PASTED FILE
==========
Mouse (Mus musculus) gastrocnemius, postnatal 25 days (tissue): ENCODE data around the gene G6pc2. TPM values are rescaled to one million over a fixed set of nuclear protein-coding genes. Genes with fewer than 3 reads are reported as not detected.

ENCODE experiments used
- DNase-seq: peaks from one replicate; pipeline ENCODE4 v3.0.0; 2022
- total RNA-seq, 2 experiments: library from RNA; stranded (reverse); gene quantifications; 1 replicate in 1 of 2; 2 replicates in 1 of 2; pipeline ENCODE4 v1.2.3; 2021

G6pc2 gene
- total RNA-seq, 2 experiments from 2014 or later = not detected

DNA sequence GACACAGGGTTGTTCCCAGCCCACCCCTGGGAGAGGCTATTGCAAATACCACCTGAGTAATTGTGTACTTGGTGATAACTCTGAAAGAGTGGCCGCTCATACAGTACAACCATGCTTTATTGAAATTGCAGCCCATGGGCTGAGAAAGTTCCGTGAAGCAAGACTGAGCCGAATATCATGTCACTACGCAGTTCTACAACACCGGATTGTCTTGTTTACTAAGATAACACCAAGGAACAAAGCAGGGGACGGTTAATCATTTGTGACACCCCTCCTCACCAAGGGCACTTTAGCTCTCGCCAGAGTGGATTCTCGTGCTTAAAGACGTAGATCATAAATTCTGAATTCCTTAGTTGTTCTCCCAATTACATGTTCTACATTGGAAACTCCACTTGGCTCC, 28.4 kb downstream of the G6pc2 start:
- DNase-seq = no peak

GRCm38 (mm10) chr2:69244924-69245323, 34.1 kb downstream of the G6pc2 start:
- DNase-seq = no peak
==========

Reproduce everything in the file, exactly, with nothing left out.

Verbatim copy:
Mouse (Mus musculus) gastrocnemius, postnatal 25 days (tissue): ENCODE data around the gene G6pc2. TPM values are rescaled to one million over a fixed set of nuclear protein-coding genes. Genes with fewer than 3 reads are reported as not detected.

ENCODE experiments used
- DNase-seq: peaks from one replicate; pipeline ENCODE4 v3.0.0; 2022
- total RNA-seq, 2 experiments: library from RNA; stranded (reverse); gene quantifications; 1 replicate in 1 of 2; 2 replicates in 1 of 2; pipeline ENCODE4 v1.2.3; 2021

G6pc2 gene
- total RNA-seq, 2 experiments from 2014 or later = not detected

DNA sequence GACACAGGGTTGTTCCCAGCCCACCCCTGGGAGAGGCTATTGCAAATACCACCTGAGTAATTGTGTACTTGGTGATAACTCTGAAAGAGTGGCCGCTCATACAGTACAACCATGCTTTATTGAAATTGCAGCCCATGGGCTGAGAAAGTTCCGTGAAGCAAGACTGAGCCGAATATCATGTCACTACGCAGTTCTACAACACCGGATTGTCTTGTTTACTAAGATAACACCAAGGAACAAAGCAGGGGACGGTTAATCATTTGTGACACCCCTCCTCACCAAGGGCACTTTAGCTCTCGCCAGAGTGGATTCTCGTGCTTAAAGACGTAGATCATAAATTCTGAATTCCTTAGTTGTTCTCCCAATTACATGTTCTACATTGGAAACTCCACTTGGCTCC, 28.4 kb downstream of the G6pc2 start:
- DNase-seq = no peak

GRCm38 (mm10) chr2:69244924-69245323, 34.1 kb downstream of the G6pc2 start:
- DNase-seq = no peak